In this paper, we divided the tools dealing with NBS into two major groups: (1) information-based tools that include different textual, visual and/or graphical data, and in most cases, also search options, and (2) model-based tools that include one or more mathematical models to calculate specific outputs. Therefore, a tool in this context provides users with information and/or quantitative assessments based on provided input data. These assessments are related to food production/activities, impacts (environmental, urban design, social, economic) and/or estimation of relevant indicators for sustainable resource management in cities.

2.2. What Do We Understand as Indicators?

According to the Organisation for Economic Co-operation and Development (OECD) [21], an indicator is a parameter, or a value derived from other parameters, which provides information about the state of a specific system. The impacts of a particular environmental measure (e.g., edible NBS) can be assessed quantitatively and/or qualitatively by adopting key performance indicators (KPIs), a set of parameters providing the means to assess particular attributes to meet an explicit objective. In this regard, the performance of an edible NBS can be defined as the degree to which edible NBS addresses urban challenges (e.g., climate resilience or social justice) and/or fulfils a specified objective in a specific context. The KPIs can be, for example, biophysical, social, or economic indicators, which are targeted for specific aspects of edible NBS’s effectiveness. In addition, a new generation of indicators is emerging that are also looking at institutional and governance aspects [22]. Above all, they reflect the need for cities to transition from linear to circular management of resources, encompassing a cross-sectoral and cross-disciplinary approach. Nika et al. [23] propose a circular economy indicator framework for complex water systems incorporating metrics for interrelation between water and other relevant urban sectors, including urban agriculture.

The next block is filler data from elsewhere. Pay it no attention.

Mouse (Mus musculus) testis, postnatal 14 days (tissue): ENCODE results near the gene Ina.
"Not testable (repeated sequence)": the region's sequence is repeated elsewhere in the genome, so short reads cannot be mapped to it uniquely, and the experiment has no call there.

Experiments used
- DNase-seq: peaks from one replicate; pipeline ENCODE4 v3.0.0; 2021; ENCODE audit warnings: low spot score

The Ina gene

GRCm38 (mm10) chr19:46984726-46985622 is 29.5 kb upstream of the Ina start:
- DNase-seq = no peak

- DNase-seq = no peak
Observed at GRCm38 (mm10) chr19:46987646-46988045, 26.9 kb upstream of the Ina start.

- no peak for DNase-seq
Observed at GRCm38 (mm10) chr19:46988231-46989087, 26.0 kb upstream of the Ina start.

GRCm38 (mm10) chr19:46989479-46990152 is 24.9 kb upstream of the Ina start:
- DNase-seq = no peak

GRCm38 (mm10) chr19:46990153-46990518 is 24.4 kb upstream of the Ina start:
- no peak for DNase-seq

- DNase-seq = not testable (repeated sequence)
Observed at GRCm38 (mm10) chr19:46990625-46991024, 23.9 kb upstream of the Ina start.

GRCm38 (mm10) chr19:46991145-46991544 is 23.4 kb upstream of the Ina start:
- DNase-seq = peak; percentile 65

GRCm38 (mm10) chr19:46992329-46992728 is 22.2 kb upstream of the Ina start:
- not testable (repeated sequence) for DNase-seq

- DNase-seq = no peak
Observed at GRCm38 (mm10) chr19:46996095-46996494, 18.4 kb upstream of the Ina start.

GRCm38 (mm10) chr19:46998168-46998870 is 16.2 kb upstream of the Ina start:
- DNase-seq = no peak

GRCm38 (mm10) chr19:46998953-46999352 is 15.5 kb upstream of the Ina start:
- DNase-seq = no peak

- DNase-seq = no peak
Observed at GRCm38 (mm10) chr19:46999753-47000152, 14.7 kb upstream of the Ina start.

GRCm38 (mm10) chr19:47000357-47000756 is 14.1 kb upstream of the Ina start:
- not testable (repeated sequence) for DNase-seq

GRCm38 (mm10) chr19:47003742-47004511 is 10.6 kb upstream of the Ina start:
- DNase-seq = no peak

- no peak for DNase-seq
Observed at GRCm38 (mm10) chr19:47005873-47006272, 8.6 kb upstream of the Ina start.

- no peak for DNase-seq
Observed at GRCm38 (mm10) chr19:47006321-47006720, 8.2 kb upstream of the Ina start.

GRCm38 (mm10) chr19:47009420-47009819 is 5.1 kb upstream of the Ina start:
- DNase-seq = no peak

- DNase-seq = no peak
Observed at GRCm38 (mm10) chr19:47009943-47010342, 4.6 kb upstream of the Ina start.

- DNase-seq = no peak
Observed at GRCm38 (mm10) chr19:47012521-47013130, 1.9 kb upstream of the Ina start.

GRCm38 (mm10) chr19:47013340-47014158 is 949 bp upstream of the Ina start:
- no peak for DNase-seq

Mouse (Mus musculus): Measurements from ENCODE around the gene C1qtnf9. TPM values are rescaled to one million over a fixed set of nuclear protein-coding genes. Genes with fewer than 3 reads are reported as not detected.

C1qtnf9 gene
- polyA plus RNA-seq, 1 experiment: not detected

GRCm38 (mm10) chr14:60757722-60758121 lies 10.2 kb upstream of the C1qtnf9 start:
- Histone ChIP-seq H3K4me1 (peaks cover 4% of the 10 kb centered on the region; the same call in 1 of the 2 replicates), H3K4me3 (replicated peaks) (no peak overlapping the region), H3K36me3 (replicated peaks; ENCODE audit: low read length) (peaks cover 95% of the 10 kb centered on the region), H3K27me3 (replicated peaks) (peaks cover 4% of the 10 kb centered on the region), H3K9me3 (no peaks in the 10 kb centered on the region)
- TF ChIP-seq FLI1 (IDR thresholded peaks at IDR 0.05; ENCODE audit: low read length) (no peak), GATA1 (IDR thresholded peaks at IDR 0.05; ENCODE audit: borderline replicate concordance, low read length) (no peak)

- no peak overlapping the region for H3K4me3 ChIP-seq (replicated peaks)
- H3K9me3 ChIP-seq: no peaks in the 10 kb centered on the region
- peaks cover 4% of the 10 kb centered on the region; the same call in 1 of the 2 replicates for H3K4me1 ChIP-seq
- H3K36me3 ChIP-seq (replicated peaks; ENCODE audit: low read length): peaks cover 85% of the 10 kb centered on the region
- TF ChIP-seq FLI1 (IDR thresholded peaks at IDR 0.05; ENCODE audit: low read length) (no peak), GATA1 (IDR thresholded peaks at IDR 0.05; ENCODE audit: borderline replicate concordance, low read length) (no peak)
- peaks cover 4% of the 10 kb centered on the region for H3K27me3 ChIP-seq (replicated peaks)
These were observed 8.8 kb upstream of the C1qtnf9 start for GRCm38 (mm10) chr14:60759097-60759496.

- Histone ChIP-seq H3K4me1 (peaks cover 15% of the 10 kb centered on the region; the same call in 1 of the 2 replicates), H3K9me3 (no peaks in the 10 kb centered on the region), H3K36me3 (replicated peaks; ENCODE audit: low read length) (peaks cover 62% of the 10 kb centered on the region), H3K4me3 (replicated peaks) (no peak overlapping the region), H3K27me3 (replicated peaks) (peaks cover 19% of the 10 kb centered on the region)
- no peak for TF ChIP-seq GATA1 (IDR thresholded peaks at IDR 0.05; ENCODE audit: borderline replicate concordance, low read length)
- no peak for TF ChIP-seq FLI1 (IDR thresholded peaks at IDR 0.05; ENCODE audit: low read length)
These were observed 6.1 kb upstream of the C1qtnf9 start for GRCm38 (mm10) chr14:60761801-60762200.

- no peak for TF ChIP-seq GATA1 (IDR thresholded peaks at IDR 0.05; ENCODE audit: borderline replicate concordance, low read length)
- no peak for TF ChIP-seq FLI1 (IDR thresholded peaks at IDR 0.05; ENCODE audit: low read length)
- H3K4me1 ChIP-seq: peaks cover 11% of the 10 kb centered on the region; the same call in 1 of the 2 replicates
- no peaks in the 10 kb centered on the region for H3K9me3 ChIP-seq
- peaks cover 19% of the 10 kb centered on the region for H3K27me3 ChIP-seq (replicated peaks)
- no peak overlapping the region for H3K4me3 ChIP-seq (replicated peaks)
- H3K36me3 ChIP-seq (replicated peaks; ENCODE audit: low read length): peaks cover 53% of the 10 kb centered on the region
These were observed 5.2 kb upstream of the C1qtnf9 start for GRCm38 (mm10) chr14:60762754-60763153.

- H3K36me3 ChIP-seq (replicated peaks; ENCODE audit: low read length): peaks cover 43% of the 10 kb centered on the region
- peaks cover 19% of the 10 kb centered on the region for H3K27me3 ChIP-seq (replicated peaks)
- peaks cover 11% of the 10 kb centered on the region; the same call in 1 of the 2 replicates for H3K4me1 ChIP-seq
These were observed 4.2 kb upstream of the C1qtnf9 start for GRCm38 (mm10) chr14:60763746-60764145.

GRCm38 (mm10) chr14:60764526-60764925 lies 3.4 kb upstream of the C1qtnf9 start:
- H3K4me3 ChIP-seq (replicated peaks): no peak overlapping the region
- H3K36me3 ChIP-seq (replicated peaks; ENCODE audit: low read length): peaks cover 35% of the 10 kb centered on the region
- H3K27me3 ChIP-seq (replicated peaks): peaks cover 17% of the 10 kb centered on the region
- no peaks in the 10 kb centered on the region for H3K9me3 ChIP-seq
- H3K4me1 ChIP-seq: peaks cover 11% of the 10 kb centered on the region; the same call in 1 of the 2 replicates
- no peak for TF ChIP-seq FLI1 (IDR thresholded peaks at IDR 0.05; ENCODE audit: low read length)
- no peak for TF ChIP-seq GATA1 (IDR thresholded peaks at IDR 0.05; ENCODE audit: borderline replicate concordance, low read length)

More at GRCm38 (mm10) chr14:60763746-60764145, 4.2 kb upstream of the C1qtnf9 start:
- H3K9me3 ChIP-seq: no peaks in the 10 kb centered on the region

If several KPIs are applied, we refer to indicator frameworks (also termed indicator sets, or systems), which can be used for monitoring and providing the feedback needed to accomplish the desirable state of urban sustainability [24]. Moreover, indicator frameworks can be used to evaluate the impact of specific measures at a city scale. Some examples are City Blueprints [25], EEA Urban Metabolism Framework [26], European Green City Index [27], and the newly proposed Circularity Assessment Framework for complex Water Systems by Nika et al. [23], which are able to compare performance between similar cities [28].